Airfix 1/72 Hurricane Mk.I (early)
|Scott Van Aken
|New tool kit
The Hawker Hurricane is a British single-seat fighter aircraft that was designed and predominantly built by Hawker Aircraft Ltd for the Royal Air Force (RAF). Although largely overshadowed by the Supermarine Spitfire, the aircraft became renowned during the Battle of Britain, accounting for 60% of the RAF's air victories in the battle, and served in all the major theatres of the Second World War.
The Hurricane was ordered into production in June 1936, mainly due to its relatively simple construction and ease of manufacture. As war was looking increasingly likely, and time was of the essence in providing the RAF with an effective fighter aircraft, it was unclear if the more advanced Spitfire would enter production smoothly, while the Hurricane used well-understood manufacturing techniques. This was true for service squadrons as well, who were experienced in working on and repairing aircraft whose construction employed the same principles as the Hurricane, and the simplicity of its design enabled the improvisation of some remarkable repairs in squadron workshops. The Hurricane was also significantly cheaper than the Spitfire, requiring 10,300 man hours to produce rather than 15,200 for the Spitfire.
The maiden flight of the first production aircraft, powered by a Merlin II engine, took place on 12 October 1937. The first four aircraft to enter service with the RAF joined No. 111 Squadron RAF at RAF Northolt the following December
The first 50 Hurricanes had reached squadrons by the middle of 1938. At that time, production was slightly greater than the RAF's capacity to introduce the new aircraft and the government gave Hawkers the clearance to sell the excess to nations likely to oppose German expansion. As a result, there were some modest sales to other countries. Production was then increased with a plan to create a reserve of aircraft as well as re-equip existing squadrons and newly formed ones such as those of the Auxiliary Air Force. Expansion scheme E included a target of 500 fighters of all types by the start of 1938. By the time of the Munich Crisis there were only two fully operational squadrons of the planned 12 with Hurricanes. By the time of the German invasion of Poland there were 18 operational Hurricane squadrons and three more converting.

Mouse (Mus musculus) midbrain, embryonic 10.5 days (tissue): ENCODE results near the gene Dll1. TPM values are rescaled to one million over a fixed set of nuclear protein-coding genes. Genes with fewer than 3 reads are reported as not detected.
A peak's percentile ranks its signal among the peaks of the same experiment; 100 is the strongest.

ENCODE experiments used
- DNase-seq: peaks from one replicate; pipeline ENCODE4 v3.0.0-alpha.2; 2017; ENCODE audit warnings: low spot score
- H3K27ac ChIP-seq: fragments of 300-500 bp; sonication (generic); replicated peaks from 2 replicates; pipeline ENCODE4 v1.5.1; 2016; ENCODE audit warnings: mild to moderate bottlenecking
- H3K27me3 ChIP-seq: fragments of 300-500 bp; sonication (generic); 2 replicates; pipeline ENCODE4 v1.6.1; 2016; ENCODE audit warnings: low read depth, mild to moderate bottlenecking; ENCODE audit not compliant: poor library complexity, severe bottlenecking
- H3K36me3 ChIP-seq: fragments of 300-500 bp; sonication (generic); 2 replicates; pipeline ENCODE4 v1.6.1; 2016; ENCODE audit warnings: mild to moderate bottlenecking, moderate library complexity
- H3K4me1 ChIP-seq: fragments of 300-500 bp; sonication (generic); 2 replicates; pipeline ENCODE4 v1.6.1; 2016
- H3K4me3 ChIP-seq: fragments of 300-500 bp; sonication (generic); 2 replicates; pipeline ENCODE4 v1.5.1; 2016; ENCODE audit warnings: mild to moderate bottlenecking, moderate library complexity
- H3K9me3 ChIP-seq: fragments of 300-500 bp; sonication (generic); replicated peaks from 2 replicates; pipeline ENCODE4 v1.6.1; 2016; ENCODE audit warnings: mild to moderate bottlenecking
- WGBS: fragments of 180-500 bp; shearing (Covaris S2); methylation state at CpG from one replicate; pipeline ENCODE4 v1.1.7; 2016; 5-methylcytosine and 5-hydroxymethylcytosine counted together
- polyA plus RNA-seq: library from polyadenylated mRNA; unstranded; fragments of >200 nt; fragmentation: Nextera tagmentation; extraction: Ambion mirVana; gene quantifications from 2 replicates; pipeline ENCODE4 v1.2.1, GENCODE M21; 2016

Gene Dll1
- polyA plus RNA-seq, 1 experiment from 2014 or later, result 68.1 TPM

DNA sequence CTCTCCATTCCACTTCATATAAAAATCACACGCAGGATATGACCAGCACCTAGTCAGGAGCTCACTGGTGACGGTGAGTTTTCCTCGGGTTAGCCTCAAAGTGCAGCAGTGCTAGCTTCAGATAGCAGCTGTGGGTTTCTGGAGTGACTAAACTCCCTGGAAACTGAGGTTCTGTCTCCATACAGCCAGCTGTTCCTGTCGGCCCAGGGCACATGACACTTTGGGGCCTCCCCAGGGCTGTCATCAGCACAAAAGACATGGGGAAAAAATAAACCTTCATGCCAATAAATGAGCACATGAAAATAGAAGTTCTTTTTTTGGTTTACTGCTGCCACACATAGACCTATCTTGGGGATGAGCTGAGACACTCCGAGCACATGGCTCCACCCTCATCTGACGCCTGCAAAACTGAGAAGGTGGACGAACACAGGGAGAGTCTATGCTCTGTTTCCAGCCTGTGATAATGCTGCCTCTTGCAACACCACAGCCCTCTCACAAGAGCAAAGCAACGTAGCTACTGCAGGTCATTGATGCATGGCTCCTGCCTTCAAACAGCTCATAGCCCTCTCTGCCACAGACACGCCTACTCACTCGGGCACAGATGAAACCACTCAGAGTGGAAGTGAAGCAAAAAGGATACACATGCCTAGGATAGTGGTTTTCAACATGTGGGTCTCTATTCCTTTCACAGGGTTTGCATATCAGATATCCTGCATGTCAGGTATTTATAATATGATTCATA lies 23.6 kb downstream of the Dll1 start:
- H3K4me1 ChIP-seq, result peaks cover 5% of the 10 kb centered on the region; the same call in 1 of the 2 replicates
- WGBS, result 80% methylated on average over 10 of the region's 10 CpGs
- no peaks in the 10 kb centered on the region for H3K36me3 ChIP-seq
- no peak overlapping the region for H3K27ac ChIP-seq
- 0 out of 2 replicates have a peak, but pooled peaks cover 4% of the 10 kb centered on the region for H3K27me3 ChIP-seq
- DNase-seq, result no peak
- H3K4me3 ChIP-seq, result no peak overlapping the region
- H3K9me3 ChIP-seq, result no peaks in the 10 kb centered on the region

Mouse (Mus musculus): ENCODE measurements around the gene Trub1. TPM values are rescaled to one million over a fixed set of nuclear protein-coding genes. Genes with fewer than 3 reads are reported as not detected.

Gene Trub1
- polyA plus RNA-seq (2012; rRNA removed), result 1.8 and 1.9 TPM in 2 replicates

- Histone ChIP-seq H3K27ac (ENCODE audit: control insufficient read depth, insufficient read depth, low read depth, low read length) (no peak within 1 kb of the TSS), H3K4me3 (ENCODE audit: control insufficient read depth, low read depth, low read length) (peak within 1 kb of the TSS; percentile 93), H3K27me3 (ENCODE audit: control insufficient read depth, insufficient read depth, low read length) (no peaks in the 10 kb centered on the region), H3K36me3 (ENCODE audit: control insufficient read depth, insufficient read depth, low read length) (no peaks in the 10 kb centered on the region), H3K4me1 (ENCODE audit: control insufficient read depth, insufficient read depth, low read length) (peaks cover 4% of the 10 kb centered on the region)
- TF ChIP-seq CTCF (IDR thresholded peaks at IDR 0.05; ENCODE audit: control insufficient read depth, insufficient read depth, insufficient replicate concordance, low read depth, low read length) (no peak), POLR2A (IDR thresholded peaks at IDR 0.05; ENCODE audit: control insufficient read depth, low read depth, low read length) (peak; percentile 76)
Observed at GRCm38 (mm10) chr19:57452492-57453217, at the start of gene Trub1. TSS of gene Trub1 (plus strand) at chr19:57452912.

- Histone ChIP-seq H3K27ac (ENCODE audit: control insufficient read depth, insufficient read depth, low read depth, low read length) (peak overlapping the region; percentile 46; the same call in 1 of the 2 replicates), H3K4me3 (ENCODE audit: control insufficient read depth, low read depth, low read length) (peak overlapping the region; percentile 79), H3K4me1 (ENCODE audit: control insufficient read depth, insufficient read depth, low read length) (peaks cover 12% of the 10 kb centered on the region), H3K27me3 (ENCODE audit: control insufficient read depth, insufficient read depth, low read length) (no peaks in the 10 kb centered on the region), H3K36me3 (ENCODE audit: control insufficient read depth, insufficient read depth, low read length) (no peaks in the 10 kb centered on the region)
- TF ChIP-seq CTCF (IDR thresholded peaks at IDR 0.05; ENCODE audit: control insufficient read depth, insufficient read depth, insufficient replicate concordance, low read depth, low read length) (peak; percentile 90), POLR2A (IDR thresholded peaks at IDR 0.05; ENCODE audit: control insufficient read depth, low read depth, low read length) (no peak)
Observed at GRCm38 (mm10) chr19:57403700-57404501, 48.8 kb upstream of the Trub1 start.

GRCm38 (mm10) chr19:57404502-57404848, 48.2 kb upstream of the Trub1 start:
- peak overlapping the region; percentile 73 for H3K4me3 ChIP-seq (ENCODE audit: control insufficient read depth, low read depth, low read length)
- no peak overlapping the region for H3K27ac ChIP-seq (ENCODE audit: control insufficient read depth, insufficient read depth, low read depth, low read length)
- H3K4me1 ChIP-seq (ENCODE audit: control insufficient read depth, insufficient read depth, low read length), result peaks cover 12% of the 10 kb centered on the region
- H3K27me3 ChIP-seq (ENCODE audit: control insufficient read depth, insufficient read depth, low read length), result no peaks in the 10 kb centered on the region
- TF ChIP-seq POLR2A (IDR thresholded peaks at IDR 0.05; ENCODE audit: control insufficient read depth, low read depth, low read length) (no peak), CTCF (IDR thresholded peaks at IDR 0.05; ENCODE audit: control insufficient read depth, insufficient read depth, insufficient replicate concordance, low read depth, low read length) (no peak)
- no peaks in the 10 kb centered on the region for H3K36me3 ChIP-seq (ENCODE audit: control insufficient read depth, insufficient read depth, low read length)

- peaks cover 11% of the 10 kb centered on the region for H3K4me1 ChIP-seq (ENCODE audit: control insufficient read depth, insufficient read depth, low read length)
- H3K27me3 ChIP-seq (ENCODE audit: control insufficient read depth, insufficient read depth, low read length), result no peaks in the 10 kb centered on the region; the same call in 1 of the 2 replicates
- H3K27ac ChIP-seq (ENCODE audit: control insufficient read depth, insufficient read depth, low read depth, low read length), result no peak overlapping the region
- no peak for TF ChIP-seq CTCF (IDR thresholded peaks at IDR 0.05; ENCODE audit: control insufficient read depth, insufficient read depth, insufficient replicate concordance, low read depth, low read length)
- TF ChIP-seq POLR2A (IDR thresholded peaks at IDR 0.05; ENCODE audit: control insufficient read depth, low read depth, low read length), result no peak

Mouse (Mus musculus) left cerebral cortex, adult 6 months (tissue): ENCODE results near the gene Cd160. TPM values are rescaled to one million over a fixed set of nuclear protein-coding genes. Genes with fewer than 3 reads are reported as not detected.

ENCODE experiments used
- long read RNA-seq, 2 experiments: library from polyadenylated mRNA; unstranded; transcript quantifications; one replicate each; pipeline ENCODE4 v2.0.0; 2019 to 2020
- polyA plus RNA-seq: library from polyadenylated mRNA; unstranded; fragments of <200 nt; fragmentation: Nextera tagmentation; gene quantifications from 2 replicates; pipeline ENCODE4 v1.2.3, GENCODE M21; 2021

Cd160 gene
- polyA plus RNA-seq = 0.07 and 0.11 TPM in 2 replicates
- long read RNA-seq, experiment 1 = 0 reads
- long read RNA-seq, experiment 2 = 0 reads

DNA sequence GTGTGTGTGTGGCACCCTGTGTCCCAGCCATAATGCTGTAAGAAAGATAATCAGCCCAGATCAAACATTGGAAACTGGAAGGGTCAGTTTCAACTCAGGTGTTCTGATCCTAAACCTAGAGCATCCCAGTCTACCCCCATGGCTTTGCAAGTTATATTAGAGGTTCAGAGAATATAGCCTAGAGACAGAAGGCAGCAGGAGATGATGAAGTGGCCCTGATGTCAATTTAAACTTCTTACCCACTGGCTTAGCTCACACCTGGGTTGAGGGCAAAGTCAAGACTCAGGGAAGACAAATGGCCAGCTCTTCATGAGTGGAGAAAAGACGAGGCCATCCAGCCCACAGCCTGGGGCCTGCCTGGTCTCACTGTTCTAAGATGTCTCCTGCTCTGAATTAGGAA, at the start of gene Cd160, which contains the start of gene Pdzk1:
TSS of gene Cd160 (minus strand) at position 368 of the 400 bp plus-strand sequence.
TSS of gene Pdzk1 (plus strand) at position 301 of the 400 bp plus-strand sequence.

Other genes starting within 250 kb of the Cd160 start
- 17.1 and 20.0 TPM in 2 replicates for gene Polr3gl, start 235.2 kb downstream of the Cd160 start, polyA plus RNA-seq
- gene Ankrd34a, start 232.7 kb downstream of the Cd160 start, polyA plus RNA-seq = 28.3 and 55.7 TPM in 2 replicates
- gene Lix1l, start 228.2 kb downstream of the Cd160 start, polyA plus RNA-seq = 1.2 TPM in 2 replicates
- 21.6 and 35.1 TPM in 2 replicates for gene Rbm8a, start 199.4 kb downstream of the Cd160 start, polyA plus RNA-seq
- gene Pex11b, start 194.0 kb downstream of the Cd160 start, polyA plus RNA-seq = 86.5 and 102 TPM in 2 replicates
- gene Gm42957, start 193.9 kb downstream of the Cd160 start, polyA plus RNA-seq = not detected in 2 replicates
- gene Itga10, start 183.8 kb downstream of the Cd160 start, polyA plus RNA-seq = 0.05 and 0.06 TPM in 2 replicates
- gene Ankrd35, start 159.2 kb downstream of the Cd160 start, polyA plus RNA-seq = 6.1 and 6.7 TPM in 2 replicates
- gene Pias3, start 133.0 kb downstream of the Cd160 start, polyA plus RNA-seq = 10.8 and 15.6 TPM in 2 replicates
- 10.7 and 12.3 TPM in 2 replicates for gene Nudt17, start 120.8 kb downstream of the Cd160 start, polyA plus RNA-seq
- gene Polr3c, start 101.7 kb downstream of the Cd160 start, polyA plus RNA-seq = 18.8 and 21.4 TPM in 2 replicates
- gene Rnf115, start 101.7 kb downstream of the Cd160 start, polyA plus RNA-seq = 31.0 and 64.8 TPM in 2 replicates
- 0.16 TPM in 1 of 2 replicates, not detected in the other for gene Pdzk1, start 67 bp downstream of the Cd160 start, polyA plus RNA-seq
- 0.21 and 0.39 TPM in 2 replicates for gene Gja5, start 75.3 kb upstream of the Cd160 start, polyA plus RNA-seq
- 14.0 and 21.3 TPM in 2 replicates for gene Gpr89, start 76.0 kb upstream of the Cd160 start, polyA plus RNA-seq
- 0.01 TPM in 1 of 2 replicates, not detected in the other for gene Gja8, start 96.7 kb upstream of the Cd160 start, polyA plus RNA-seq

It was a nice surprise to visit the LHS yesterday and find the recent Hurricane I on the shelves. This continues Hornby's revitalization of Airfix and it is working as far as I'm concerned. This kit is an early 'ragwing' version, something that has only been tooled in this scale before by Sword in their short run catalogue.
Molding is typical of Airfix so if the somewhat larger engraved panel lines are an issue, you'll just have to live with it. Personally, I see little wrong with it as it does nothing to detract from any similar model I have built. As with most of their kits, this one is produced in India and features the usual semi-soft, light grey plastic.